In March, to help states meet the challenge of doing more with less and to protect public schools from counterproductive cuts, the Secretary released promising practices on the effective, efficient, and responsible use of resources in tight budget times. Building off of this work, the Department's Office of Innovation and Improvement (OII) has compiled information to help schools, school districts, and states increase their educational productivity. This information has been pulled from numerous resources, in particular the work of leading thinkers in the field. It is organized into 10 reform categories, each aligned with various strategies, practices, or approaches that seek to increase productivity by: (1) improving outcomes while maintaining current costs; (2) maintaining current outcomes while lowering costs; or (3) improving outcomes and lowering costs. The strategies seek to invest in what works, make better use of technology, reduce mandates that hinder productivity, pay and manage for results, take full advantage of existing opportunities, and make short-term investments for long-term results. Guiding these strategies are two underlying principles: putting student learning first and protecting the neediest children and communities. While some of these strategies will have a greater impact on budgets and spending than others, each represents a potential opportunity to contribute to improved productivity at the school, district, or state level.
Arts in Education
During the Arts Education Partnership meeting in early May, the President's Committee on the Arts and Humanities introduced its landmark report, "Re-Investing in Arts Education: Winning America's Future." The value of arts education is often phrased in enrichment terms -- helping kids find their voice, rounding out their education and tapping into their undiscovered talents. This is true, but, as the committee witnessed in schools across the country, it is also an effective tool in school-wide reform and in fixing some of the nation's biggest educational challenges. To realize the true potential of arts education, the report argues for a marriage of arts education strategies with overall educational goals. To accomplish this requires dynamic collaboration between classroom teachers, arts specialists, and teaching artists to develop creative environments and using all the tools available to reach and engage students in learning.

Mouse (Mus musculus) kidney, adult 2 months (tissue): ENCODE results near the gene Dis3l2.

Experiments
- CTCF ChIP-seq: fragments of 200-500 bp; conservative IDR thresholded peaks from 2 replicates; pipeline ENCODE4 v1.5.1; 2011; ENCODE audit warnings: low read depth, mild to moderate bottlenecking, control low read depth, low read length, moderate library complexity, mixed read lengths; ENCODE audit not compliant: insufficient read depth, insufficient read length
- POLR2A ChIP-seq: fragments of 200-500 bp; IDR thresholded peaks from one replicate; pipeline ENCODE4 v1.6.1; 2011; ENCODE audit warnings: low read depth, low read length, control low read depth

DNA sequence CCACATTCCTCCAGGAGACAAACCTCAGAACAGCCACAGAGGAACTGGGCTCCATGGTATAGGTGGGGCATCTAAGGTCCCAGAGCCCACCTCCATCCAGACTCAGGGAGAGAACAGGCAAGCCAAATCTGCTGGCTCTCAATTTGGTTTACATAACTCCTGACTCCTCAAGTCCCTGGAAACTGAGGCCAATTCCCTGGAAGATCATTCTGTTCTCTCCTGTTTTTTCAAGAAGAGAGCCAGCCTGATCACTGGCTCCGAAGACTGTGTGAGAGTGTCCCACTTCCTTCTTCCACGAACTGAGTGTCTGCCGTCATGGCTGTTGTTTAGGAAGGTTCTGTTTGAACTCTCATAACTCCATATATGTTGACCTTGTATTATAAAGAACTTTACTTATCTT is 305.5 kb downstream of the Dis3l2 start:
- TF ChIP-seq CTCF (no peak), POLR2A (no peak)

"A Snapshot of Arts Education in Public Elementary and Secondary Schools: 2009-10," a new report from the Department's National Center for Education Statistics (NCES), part of the Institute of Education Sciences (IES), presents selected findings from seven Congressionally mandated arts in education surveys. During the 2009-10 school year, most of the nation's schools offered instruction in music (94% of elementary schools and 91% of secondary schools) and visual arts (83% of elementary schools and 89% of secondary schools), but instruction in dance (3% of elementary schools and 12% of secondary schools) and drama/theater (4% of elementary schools and 45% of secondary schools) was more limited. This first report will be followed by a second, fuller report that includes all 2009-10 items with comparisons by school characteristics.
On May 10, the Department and the National Association of Music Merchants (NAMM) hosted an event celebrating and supporting national music programs. Students from Maryland's George Fox and Lime Kiln middle schools performed on the plaza at the Lyndon Baines Johnson building in Washington, D.C. Subsequently, attendees participated in a public drum and ukulele circle to experience playing music first-hand.
President Obama and Deputy Secretary Miller recently gave commencement addresses at institutions of higher education (IHEs). The President spoke at Miami Dade College before an audience of 4,000 graduates, family members, and faculty. The college is one of the nation's largest IHEs, with more than 170,000 students, and one of the nation's largest Minority-Serving Institutions (MSIs), serving thousands of African-American and Hispanic students. "I believe that community colleges like this one are critical pathways to the middle class that equip students with the education and skills necessary to compete and win in this 21st century," the President noted. "That's why I've made community colleges a centerpiece of my education agenda -- along with helping more students afford college. I couldn't be prouder of the work we've done in community colleges. And your accomplishment today is vital to America reclaiming the highest proportion of college graduates in the world by 2020." (Background on Miami Dade College is here). The Deputy Secretary spoke at Fayetteville State University. The university, North Carolina's second-oldest public institution, serves more than 6,300 students and is an Historically Black College and University (HBCU). Also, it has a strong footprint in China -- with dual degree exchange agreements with five universities there. "As you pursue your passions, your careers, and build a family in the years ahead," the Deputy Secretary said, "I would like to add one more path to follow. I hope that every graduate comes to feel an obligation to be involved in some way in transforming education so that the students behind you go to college and earn their degrees too. Take your education, and pay it forward. Res Non Verba; Deeds, Not Words."
Odds and Ends